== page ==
Remember, an increasing number of people are focused on the work environment, such as more recognition and better work-life balance, and company culture, including social and community responsibility, over simply making more money.

Use a compelling subject line

The subject line is the first thing a passive candidate sees. You need to ensure it captures his or her attention. This is where your personalization begins. After all, if it isn’t right, the candidate won’t even open your email. Use a short phrase as the subject line, focusing on something that shows the candidate your email is specific to him or her. Research shows that using the candidate’s name in the subject line increases the chances of him or her opening it by 20%. Only do this if it feels natural, though. Otherwise, it could end up reading like spam. One recruiter was simply honest. He used his subject line to identify himself as a recruiter and make a joke about being one. Having a sense of humor can draw people in who might otherwise have passed over your message.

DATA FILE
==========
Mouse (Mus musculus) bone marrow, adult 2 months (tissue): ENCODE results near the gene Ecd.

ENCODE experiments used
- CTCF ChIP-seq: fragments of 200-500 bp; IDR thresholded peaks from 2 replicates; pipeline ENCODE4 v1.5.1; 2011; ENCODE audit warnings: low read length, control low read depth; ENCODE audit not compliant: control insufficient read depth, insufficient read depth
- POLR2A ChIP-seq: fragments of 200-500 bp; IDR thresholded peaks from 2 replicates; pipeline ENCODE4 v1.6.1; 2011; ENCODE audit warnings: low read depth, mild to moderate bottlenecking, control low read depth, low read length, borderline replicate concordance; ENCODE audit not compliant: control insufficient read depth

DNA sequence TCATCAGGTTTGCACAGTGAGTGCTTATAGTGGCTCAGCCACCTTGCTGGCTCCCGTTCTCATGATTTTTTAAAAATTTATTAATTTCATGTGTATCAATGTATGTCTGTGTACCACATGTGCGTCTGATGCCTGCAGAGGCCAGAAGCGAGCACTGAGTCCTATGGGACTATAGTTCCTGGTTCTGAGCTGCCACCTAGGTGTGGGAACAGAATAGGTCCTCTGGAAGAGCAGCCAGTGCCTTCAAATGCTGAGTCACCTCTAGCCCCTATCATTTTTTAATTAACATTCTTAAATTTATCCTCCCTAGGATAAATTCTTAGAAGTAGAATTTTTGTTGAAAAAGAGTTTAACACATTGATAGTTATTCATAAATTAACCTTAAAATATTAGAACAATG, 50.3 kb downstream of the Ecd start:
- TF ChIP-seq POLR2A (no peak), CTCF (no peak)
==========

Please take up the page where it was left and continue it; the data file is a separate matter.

Approach candidates with three sentences

A recruiting email shouldn’t be too long. Focus on the three-sentence approach to include as much information as possible while remaining concise. The first sentence is the hook. Grab his or her attention and keep it by daring to be different. Use humor, appeal to the candidate’s ego, or otherwise add some spice to what would generally be a boring, overly professional opening sentence.

Use the second sentence to tell the candidate what he or she gains from accepting your proposition. You can mention compensation and benefits but think outside the box as well, as the compensation package is likely on par with similar companies in the area. Consider whether the candidate will have a shorter commute if he or she works at your company. Bring up remote work opportunities if applicable, flexible work hours, and unique aspects of the company culture as well.

Finally, the third sentence is the presumptive close. Use this sentence to create a specific call to action. “Let me know if you’re interested” is vague and busy candidates often forget to ever come back to the email. 

Essentially, you’re a salesman. You wouldn’t let a customer go home to “think about it,” so try to avoid being so open with the candidate. Instead, try asking to call the candidate at a specific time within the next 24 hours or even to meet in person at a coffee shop. Being specific shows, you are serious about the candidate and not just sending form emails.

Avoid listing requirements